Purpose: Eight language and autism related journals published between 1993 and 2017 were analyzed to identify trends in the inclusion of underrepresented populations in empirical studies with social skill, play, joint attention, and expressive language outcomes. Relationships among treatment outcomes, treatment settings, and underrepresented population types were explored. Method: All articles (12,381) were searched to identify intervention studies that included participants with autism and were classified by treatment target and setting (N=291). The selected studies were then examined to determine if any participants were from underrepresented populations (n=138) and categorized by type of underrepresented population. Results: Most studies did not indicate demographic characteristics beyond disability, age, and gender; and few relationships between frequency of underrepresented population articles, treatment targets, or intervention setting emerged. Results indicated that demographic characteristics were often omitted, despite recommendations to report descriptive information. Conclusion: Although inclusion of underrepresented populations has increased since 1993, treatment study results cannot yet be generalized to a more diverse population, due to the disproportionately low number of participants from racial/ethnic minority, multilingual, and low socioeconomic status groups reported and/or included in studies. The dearth of underrepresented participants suggests that conscious efforts to recruit and report them are still necessary.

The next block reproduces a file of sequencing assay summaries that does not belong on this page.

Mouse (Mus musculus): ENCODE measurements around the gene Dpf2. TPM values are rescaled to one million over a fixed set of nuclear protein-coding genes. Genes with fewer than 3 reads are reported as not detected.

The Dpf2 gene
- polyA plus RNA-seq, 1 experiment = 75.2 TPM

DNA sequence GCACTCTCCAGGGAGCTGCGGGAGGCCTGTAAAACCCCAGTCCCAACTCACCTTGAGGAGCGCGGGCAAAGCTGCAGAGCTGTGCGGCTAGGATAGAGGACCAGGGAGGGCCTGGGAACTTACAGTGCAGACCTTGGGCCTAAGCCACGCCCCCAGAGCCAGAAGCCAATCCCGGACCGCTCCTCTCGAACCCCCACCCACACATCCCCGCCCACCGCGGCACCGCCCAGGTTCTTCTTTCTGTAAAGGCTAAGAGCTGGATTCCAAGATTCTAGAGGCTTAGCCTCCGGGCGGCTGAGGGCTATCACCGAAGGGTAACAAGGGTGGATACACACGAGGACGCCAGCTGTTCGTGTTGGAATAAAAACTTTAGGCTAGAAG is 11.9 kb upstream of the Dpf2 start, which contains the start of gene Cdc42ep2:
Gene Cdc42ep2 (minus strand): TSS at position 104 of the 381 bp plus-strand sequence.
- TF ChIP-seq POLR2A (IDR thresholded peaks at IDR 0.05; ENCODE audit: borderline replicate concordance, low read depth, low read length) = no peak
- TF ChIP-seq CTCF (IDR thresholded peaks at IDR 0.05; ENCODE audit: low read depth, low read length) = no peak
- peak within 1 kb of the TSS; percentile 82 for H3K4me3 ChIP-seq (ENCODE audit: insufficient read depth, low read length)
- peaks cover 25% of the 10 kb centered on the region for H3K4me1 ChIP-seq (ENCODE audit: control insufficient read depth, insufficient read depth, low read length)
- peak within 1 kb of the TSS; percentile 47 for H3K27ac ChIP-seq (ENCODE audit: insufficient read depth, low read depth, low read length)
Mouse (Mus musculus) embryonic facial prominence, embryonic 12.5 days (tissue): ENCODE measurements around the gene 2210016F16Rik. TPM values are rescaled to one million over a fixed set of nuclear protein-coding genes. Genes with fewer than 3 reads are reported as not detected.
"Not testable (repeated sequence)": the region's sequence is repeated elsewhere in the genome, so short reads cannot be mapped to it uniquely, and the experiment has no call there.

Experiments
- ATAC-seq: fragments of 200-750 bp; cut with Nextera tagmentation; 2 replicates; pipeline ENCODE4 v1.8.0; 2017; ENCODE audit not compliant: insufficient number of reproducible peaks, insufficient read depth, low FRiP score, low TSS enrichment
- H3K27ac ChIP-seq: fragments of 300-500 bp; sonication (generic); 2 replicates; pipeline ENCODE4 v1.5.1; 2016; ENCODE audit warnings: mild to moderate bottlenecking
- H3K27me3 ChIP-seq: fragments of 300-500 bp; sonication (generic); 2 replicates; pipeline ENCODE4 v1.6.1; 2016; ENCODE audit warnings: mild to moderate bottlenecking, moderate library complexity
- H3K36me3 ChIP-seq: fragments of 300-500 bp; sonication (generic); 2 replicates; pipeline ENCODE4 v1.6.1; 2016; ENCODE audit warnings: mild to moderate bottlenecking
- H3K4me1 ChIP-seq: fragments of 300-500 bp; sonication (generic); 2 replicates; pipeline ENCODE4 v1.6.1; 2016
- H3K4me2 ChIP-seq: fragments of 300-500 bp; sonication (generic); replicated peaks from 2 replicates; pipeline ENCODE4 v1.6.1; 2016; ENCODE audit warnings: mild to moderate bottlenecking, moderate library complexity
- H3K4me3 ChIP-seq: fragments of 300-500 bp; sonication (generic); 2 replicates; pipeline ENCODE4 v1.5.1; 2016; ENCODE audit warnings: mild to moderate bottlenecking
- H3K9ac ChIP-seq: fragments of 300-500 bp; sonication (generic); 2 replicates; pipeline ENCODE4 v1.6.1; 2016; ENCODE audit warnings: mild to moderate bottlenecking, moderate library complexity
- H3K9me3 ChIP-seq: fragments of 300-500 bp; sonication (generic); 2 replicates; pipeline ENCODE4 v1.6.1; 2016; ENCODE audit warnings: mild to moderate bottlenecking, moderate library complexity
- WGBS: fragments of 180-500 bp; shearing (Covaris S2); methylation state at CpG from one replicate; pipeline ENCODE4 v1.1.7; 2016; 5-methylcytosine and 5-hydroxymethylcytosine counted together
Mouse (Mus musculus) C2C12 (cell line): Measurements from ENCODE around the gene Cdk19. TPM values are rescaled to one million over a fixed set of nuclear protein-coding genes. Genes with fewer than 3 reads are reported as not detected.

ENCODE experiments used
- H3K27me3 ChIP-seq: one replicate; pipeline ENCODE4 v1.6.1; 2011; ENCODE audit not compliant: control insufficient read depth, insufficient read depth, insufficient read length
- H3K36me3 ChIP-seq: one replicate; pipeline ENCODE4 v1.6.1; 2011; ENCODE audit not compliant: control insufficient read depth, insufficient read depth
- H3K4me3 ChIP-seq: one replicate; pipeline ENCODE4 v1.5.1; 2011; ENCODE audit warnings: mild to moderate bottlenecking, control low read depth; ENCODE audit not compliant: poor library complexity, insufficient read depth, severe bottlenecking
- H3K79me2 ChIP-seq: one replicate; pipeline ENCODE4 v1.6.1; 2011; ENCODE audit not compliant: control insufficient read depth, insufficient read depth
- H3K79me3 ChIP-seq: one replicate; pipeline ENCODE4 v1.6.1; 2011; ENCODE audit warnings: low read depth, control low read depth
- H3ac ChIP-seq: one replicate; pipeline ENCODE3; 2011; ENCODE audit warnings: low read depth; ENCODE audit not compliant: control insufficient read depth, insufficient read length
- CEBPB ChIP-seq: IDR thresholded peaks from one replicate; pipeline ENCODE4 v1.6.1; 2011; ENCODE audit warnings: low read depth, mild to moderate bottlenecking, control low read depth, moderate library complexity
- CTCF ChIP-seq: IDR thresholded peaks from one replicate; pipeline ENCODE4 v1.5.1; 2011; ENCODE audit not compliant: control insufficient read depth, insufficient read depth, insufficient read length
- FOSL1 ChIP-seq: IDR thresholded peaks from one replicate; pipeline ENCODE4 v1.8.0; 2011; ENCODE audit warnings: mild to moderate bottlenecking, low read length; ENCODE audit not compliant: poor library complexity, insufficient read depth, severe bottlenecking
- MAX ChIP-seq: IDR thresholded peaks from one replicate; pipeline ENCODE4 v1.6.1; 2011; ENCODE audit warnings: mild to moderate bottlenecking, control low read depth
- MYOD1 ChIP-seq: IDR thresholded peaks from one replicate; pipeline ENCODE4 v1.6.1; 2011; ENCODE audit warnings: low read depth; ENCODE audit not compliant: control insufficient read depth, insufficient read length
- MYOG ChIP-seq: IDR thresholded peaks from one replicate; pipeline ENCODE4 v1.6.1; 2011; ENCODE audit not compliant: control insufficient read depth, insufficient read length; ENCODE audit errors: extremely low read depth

Kasambira Fannin, Danai, "Reporting of underrepresented populations in autism treatment studies across 25 years" (2017). Faculty Peer-Reviewed Publications. 532.
School of Allied Health and Communicative Disorders
Northern Illinois University Great Journeys Graduate Assistant Stipend Enhancement project, and the College of Health and Human Sciences Support for Research Consultancy.
Clinical Archives of Communicative Disorders